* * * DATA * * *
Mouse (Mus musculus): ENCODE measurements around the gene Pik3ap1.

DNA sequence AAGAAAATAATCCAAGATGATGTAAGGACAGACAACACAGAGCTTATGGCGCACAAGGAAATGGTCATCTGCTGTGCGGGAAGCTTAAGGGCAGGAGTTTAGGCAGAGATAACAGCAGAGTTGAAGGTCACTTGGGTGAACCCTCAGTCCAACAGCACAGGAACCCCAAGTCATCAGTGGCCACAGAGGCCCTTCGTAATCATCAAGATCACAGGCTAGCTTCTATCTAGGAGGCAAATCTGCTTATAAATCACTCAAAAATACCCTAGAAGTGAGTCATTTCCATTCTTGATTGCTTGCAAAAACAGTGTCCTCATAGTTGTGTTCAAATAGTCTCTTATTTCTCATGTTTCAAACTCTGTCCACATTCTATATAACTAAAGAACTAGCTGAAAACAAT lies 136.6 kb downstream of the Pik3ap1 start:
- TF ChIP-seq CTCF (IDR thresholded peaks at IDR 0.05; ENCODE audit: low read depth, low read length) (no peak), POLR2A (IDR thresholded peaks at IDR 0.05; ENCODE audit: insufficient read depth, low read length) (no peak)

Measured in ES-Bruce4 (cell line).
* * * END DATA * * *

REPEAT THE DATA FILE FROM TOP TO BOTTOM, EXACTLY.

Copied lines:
Mouse (Mus musculus): ENCODE measurements around the gene Pik3ap1.

DNA sequence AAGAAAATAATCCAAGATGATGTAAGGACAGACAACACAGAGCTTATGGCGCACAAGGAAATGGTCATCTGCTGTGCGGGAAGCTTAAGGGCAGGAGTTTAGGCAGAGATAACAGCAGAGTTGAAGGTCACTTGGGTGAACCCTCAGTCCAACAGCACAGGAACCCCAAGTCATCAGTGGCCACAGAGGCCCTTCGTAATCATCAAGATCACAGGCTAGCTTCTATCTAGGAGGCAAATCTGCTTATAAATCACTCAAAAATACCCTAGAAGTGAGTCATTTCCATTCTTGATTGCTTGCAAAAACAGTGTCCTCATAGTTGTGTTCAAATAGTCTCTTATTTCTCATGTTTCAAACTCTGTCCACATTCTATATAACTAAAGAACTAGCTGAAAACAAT lies 136.6 kb downstream of the Pik3ap1 start:
- TF ChIP-seq CTCF (IDR thresholded peaks at IDR 0.05; ENCODE audit: low read depth, low read length) (no peak), POLR2A (IDR thresholded peaks at IDR 0.05; ENCODE audit: insufficient read depth, low read length) (no peak)

Measured in ES-Bruce4 (cell line).